and quite difficult to overcome the causes of these mental activities. For this reason,
it is important to have something that helps us minimize such harm and its causes.
For Buddhists this something is the Dharma.

An important Dharma teaching is the Four Noble Truths. These pragmatic
perspectives are based on a seemingly simple way of being in the world: if you stop
doing something that is causing harm, the harming ceases. What makes this
principle challenging are all the forms of self-harm which are not easy to stop.
Addictions to desires, compulsions toward anger, obsessions with fear, and
attachments to self can be so deeply rooted in the mind that they are hard to
recognize, let alone stop.

In Buddhist shorthand, these addictions, compulsions, obsessions, and attachments
are referred to as clinging or craving. When the contraction of clinging is pervasive
it leads to stress, which makes us vulnerable to such human instincts as fear,
aggression, and greed. When these qualities are activated it can be easy to behave in
ways that lead to further harm to ourselves or others. Buddhism emphasizes that
craving is a condition for further craving and that intentions to harm tend to
motivate more of the same.

In contrast, letting go of clinging creates conditions for further letting go, and non-
harming motivates more non-harming. Stress decreases with the lessening of
clinging which then leads to relaxed states of being. Calm and relaxed states, in turn,
activate our human instincts for empathy and caring and our capacities for
creativity and wisdom, all of which support our practice on the Buddhist path and
help bring forth the Dharma.

As for Dharma practice, it is helpful to appreciate that empathy, caring, attention,
and wisdom occur not only because we consciously decide to have them occur, but
also because conditions are in place to activate them. When we practice the Dharma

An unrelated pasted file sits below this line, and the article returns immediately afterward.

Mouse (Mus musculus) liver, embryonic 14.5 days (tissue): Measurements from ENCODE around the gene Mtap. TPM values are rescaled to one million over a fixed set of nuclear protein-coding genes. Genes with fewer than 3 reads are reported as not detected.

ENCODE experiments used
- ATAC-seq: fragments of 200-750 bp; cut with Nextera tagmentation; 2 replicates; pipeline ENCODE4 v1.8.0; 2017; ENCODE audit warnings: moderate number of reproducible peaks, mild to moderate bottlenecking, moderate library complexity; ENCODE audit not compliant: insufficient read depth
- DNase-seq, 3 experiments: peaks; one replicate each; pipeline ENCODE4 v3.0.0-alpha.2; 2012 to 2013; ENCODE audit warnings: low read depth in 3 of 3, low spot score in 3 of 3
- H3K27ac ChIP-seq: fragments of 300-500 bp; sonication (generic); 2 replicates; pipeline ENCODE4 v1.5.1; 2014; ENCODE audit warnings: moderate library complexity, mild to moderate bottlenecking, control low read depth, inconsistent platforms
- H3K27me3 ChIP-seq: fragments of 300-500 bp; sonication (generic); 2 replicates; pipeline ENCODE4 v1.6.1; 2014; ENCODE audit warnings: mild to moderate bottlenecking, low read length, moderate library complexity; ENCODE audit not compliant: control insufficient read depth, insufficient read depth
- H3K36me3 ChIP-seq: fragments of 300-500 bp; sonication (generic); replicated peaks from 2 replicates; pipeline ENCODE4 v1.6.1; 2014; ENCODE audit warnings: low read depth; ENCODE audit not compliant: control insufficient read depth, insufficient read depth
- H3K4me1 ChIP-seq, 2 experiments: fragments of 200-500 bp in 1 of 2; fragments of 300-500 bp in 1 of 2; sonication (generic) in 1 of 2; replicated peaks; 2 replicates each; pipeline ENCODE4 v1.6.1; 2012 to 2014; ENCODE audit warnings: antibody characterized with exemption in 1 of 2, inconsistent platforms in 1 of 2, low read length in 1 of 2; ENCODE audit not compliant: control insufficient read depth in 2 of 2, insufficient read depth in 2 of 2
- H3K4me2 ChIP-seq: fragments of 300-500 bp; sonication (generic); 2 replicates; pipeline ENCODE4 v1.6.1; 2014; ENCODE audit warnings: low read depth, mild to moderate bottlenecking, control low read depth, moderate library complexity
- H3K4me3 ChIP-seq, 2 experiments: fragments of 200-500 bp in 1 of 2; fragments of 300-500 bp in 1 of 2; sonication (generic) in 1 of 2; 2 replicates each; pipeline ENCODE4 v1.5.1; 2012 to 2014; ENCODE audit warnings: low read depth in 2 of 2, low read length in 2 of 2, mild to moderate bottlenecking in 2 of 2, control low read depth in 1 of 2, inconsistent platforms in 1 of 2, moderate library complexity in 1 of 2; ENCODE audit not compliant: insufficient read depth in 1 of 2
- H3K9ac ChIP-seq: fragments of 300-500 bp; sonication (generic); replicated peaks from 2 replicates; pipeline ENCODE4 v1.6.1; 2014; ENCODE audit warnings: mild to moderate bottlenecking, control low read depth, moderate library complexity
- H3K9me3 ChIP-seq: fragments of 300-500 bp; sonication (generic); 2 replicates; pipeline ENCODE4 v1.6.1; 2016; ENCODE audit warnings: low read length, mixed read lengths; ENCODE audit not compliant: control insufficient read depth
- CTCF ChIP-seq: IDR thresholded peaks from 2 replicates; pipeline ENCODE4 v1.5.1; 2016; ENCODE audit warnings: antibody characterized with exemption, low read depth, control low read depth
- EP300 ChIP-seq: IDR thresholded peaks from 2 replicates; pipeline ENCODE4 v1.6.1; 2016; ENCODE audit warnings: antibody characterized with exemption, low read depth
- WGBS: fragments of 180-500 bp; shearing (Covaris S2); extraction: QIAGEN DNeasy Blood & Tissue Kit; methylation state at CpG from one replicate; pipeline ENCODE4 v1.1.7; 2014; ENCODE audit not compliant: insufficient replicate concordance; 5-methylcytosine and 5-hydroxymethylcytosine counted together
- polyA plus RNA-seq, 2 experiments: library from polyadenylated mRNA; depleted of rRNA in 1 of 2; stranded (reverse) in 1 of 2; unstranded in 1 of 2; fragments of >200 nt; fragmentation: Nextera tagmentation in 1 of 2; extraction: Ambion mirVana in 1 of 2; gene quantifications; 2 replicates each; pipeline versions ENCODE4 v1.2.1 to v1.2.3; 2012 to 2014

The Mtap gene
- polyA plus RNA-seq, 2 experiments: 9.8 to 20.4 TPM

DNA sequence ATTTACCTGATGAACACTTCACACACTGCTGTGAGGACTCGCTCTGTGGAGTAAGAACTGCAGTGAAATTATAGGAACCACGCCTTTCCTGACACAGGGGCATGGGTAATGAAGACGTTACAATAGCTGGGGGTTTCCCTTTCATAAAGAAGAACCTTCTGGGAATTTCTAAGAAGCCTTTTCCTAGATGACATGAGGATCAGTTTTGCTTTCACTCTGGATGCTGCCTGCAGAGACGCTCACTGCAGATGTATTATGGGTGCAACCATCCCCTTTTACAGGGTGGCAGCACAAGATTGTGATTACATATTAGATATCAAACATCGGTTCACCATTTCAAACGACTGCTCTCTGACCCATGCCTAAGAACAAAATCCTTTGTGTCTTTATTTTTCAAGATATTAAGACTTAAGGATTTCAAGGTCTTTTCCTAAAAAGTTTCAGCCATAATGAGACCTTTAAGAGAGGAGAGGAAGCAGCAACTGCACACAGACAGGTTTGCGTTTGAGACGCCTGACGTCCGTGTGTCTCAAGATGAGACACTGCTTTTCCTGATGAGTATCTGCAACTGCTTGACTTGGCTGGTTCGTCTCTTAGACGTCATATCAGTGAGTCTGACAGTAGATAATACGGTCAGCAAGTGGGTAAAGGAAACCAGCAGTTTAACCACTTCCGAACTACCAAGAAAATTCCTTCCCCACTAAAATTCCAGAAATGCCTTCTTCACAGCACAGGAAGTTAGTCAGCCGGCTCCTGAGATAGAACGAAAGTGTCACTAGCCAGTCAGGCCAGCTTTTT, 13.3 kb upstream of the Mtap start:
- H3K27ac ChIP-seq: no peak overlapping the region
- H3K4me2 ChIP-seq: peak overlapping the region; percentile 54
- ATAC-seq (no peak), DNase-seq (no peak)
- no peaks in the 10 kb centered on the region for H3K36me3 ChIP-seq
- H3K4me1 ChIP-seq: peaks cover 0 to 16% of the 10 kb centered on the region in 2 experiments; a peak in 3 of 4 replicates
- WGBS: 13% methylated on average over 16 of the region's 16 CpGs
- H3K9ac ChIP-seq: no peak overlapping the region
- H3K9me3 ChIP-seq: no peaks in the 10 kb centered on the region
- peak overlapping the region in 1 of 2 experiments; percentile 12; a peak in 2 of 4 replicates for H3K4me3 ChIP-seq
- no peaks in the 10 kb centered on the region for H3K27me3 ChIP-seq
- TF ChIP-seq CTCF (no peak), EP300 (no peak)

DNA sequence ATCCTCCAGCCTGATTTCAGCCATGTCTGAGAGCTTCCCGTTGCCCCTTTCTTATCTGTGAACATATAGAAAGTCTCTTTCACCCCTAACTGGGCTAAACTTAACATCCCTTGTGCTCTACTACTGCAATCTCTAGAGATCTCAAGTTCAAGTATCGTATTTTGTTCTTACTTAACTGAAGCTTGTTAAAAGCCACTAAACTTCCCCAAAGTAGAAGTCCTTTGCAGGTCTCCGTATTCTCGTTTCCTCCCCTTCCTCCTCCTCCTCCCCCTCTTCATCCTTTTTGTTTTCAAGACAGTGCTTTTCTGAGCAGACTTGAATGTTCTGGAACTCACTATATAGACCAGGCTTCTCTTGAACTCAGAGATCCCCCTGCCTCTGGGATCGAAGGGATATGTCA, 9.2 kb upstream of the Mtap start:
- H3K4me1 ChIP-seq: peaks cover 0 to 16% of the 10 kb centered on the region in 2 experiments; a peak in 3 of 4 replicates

we create the conditions for the best of our personal qualities to function. As these
beneficial faculties are expressed more actively in our lives, we discover that our
lives are being supported by forces independent of our self-conscious efforts and
self-centered attachments. As these forces protect, guide and liberate, people often
feel increasing confidence in the power of the Dharma in their lives.

The Buddhist practices of non-harming that bring forth the Dharma in our lives are
encapsulated within the Eightfold Path. These eight practices include wise
understanding of what causes suffering, living ethically so we don’t cause harm, and
developing mental capacities such as mindfulness and concentration so that we can
let go of the deep mental roots of clinging. Initially, these are trainings we
intentionally undertake. With practice, these become less something we undertake
and more who we are. They become how we naturally act. When someone has fully
matured in the Dharma it is said they become the Eightfold Path, they become the

The more our practice reveals the Dharma, the less sense it makes to take credit for
the Dharma working through us, just as we don’t take credit for a refreshing breeze
on our palm when we open our fist. It is our task to open the fist in our heart so we
can be refreshed by the Dharma, by the winds of compassion, wisdom, and freedom.

First published October, 2010